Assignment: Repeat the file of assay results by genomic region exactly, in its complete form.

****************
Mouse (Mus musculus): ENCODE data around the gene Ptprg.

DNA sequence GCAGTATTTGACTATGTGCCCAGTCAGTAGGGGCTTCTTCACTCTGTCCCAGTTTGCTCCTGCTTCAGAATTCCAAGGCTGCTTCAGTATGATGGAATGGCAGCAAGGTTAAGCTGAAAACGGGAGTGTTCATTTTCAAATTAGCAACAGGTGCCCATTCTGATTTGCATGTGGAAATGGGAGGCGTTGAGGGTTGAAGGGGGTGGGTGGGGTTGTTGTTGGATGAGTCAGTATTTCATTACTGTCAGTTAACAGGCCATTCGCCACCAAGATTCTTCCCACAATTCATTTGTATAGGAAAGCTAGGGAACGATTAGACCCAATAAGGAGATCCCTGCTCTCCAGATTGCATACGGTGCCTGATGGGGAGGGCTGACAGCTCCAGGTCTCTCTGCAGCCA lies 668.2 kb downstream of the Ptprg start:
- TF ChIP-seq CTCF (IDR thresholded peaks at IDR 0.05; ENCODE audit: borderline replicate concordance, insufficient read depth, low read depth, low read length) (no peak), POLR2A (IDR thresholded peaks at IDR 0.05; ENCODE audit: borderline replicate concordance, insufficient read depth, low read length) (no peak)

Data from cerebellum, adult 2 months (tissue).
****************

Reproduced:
Mouse (Mus musculus): ENCODE data around the gene Ptprg.

DNA sequence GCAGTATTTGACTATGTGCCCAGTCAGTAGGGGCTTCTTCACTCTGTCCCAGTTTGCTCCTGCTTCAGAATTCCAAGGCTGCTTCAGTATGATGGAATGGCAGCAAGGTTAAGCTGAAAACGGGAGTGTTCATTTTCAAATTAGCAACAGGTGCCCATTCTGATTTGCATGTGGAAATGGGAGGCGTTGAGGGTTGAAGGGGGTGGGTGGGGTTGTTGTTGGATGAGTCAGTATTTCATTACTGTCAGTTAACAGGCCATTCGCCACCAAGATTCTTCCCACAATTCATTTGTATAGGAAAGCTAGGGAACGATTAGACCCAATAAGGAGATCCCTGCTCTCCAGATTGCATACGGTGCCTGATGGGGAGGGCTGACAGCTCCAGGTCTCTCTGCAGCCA lies 668.2 kb downstream of the Ptprg start:
- TF ChIP-seq CTCF (IDR thresholded peaks at IDR 0.05; ENCODE audit: borderline replicate concordance, insufficient read depth, low read depth, low read length) (no peak), POLR2A (IDR thresholded peaks at IDR 0.05; ENCODE audit: borderline replicate concordance, insufficient read depth, low read length) (no peak)

Data from cerebellum, adult 2 months (tissue).